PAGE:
Endoscopy 2021; 53(01): 99
DOI: 10.1055/a-1214-6170
Letter to the editor

Response to Dr. Frieling

Shanshan Shen
1  Division of Digestive Diseases, Emory University School of Medicine, Atlanta, Georgia, USA
2  Department of Gastroenterology, Nanjing Drum Tower Hospital, The Affiliated Hospital of Nanjing University Medical School, Nanjing, Jiangsu, China
,
Hui Luo
1  Division of Digestive Diseases, Emory University School of Medicine, Atlanta, Georgia, USA
3  State Key Laboratory of Cancer Biology, National Clinical Research Center for Digestive Diseases and Xijing Hospital of Digestive Diseases, Fourth Military Medical University, Xi'an, Shaanxi, China
,
Qiang Cai
1  Division of Digestive Diseases, Emory University School of Medicine, Atlanta, Georgia, USA
› Author Affiliations

We would like to thank Dr. Frieling for his interest and comments regarding our recent publication “Gastric peroral endoscopic pyloromyotomy versus gastric electrical stimulation in the treatment of refractory gastroparesis: a propensity score-matched analysis of long term outcomes” [1].

Firstly, refractory gastroparesis is a chronic disease with a high relapse rate when treated conservatively, and there is currently no effective treatment that halts or reverses disease progression. Our study included patients who had failed conservative treatments and suffered from severe nausea and vomiting, with very high gastroparesis cardinal symptom index (GCSI) and repeated episodes of hospitalization. The purpose of the study was to compare the clinical outcome of gastric peroral endoscopic pyloromyotomy (G-POEM or POP) and gastric electrical stimulation (GES) for these patients with refractory symptoms. Therefore, Dr. Frieling may be underestimating the severity of illness among the patients included in this study.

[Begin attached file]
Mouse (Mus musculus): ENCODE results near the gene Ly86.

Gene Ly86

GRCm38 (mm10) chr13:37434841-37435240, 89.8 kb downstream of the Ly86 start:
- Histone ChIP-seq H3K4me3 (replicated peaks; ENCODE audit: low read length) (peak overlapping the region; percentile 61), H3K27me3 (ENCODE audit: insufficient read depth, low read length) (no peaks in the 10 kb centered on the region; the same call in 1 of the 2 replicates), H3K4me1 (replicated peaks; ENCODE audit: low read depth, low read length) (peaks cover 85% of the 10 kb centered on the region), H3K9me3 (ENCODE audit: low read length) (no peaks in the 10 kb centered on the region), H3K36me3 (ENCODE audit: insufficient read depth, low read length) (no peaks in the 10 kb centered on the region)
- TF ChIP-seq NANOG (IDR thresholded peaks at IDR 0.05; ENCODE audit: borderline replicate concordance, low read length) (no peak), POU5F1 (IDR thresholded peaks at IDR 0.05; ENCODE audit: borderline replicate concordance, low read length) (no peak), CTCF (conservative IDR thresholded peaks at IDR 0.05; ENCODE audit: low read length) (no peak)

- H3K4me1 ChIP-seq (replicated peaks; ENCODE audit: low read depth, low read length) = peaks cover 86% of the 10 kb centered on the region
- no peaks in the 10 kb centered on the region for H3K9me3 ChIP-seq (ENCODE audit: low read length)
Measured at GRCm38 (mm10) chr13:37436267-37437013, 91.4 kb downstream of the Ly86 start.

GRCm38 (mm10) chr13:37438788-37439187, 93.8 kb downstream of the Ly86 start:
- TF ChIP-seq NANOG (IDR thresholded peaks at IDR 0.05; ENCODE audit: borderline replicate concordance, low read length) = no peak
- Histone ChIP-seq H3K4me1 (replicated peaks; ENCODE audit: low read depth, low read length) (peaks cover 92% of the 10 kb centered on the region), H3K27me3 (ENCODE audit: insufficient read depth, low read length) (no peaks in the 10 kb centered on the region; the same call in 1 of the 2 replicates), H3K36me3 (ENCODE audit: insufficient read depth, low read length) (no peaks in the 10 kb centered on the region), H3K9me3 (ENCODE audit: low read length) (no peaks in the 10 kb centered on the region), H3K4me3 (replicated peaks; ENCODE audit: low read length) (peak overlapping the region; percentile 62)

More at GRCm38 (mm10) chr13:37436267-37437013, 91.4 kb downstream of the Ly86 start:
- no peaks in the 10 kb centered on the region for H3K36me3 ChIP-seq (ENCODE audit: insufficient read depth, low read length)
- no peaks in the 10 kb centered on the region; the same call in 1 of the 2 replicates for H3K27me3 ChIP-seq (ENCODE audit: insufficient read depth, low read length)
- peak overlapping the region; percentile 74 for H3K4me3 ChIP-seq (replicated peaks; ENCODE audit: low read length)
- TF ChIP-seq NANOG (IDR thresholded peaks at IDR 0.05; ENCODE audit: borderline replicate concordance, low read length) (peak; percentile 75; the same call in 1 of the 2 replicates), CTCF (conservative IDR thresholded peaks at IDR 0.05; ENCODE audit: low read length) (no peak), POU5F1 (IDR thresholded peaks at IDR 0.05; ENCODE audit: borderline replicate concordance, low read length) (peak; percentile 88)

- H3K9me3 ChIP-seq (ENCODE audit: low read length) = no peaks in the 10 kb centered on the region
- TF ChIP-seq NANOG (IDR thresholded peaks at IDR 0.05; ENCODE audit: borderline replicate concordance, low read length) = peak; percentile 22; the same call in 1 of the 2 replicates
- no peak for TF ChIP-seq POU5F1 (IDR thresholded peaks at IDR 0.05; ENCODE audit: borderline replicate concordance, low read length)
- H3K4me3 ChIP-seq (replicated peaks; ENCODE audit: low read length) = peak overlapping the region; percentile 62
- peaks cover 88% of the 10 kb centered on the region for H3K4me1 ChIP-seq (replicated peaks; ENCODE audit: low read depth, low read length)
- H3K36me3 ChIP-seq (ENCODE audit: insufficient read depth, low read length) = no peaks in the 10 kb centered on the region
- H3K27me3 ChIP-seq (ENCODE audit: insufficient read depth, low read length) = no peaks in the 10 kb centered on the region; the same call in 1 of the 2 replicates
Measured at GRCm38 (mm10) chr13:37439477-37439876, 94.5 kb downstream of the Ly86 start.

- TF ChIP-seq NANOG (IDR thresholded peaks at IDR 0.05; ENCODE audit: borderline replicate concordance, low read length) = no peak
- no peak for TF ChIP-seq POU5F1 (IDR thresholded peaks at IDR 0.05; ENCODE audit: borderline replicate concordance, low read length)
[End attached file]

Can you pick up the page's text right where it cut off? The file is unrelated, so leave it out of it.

Secondly, compared with conservative treatments, both G-POEM and GES have significantly lower recurrence rates at 1 – 2 years [2] [3] [4]. Also, our data showed the drug and nutrition dependence of patients without recurrence was lower than that of patients with relapse.

Thirdly, antidepressants and analgesics are used to treat gastroparesis [5]. The usage rates of these drugs were the same between the two groups before treatment, and the usage decreased after these two procedures in both groups with no statistical difference. This suggests both G-POEM and GES alleviate patient's symptoms to some extent. Also, our follow-up data indicated that G-POEM could improve the patient's GCSI score in the longer term.

Indeed, as pointed out by Dr. Frieling, we did not draw a correlation between improved gastric emptying and improved symptoms. However, the primary endpoint of this study (relapse) was not merely based on gastric emptying, but also on the long-term symptom improvement (over 6 months) and no episodes of hospitalization.

Based on the results of this study, we believe that G-POEM is a promising treatment for gastroparesis.



Publication History

Publication Date:
17 December 2020 (online)

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